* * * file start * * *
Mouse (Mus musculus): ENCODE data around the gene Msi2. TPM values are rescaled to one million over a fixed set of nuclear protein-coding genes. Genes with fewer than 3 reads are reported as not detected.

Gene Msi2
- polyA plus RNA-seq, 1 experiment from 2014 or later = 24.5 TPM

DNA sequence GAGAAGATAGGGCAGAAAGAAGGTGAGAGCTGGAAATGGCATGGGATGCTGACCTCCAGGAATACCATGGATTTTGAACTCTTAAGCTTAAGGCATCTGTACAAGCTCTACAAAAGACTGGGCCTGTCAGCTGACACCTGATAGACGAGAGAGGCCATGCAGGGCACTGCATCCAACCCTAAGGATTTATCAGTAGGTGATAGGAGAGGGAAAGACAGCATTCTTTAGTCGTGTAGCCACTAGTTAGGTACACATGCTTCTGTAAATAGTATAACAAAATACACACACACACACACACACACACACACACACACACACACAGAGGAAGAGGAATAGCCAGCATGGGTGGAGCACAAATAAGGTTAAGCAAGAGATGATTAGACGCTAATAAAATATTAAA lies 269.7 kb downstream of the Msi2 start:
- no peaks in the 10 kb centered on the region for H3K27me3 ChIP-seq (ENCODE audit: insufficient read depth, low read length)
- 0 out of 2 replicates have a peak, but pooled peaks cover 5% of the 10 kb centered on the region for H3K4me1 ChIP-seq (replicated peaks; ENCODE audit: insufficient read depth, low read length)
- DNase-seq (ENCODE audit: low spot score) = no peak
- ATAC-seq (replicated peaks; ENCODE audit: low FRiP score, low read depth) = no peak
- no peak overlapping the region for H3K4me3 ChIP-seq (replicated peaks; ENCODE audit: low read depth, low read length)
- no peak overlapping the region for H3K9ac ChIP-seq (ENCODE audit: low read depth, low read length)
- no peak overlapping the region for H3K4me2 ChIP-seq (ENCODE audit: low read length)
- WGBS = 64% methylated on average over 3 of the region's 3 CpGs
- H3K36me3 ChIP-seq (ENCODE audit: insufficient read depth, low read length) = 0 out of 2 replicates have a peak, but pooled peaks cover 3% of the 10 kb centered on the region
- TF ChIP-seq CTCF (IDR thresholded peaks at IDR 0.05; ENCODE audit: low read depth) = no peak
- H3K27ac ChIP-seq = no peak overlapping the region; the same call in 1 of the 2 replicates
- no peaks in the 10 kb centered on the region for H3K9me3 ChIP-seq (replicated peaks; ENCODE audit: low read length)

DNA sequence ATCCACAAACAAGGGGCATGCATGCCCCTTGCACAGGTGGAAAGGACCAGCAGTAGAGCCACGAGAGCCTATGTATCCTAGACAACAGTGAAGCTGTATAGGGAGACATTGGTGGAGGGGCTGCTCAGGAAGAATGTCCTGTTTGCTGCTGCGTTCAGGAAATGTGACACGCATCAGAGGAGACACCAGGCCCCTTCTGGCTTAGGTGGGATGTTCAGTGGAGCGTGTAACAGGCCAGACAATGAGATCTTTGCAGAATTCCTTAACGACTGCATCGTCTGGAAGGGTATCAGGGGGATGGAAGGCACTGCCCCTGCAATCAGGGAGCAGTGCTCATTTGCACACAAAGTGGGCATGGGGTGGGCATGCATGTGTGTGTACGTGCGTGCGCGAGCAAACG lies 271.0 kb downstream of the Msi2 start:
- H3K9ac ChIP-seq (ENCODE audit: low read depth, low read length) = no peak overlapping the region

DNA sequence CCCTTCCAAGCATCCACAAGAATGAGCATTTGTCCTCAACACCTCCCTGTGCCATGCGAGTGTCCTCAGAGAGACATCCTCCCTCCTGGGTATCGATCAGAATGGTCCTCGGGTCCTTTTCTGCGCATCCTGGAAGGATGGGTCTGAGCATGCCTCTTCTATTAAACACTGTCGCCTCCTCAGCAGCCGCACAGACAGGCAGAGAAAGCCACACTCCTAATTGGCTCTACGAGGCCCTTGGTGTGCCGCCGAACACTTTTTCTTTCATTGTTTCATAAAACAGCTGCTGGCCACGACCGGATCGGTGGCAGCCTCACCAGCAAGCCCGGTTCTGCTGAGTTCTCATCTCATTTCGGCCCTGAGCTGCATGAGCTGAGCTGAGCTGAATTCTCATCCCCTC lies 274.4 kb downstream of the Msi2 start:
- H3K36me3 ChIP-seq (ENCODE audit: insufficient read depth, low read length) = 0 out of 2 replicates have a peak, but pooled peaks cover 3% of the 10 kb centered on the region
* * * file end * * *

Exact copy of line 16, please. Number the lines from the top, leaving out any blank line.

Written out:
- no peaks in the 10 kb centered on the region for H3K9me3 ChIP-seq (replicated peaks; ENCODE audit: low read length)